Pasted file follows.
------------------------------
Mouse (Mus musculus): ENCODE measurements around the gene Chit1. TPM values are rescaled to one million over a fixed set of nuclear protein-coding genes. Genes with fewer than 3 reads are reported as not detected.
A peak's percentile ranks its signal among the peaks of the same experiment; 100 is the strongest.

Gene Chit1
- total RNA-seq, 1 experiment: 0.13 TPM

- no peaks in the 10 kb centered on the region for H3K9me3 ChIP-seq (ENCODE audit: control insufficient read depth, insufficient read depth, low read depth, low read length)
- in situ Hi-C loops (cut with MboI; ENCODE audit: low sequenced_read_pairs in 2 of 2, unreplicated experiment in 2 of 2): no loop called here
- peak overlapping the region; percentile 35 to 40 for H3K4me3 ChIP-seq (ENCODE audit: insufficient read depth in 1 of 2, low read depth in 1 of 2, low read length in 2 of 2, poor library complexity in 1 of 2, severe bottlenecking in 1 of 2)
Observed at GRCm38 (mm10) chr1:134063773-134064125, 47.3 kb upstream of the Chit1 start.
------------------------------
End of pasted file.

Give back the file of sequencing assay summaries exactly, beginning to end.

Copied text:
Mouse (Mus musculus): ENCODE measurements around the gene Chit1. TPM values are rescaled to one million over a fixed set of nuclear protein-coding genes. Genes with fewer than 3 reads are reported as not detected.
A peak's percentile ranks its signal among the peaks of the same experiment; 100 is the strongest.

Gene Chit1
- total RNA-seq, 1 experiment: 0.13 TPM

- no peaks in the 10 kb centered on the region for H3K9me3 ChIP-seq (ENCODE audit: control insufficient read depth, insufficient read depth, low read depth, low read length)
- in situ Hi-C loops (cut with MboI; ENCODE audit: low sequenced_read_pairs in 2 of 2, unreplicated experiment in 2 of 2): no loop called here
- peak overlapping the region; percentile 35 to 40 for H3K4me3 ChIP-seq (ENCODE audit: insufficient read depth in 1 of 2, low read depth in 1 of 2, low read length in 2 of 2, poor library complexity in 1 of 2, severe bottlenecking in 1 of 2)
Observed at GRCm38 (mm10) chr1:134063773-134064125, 47.3 kb upstream of the Chit1 start.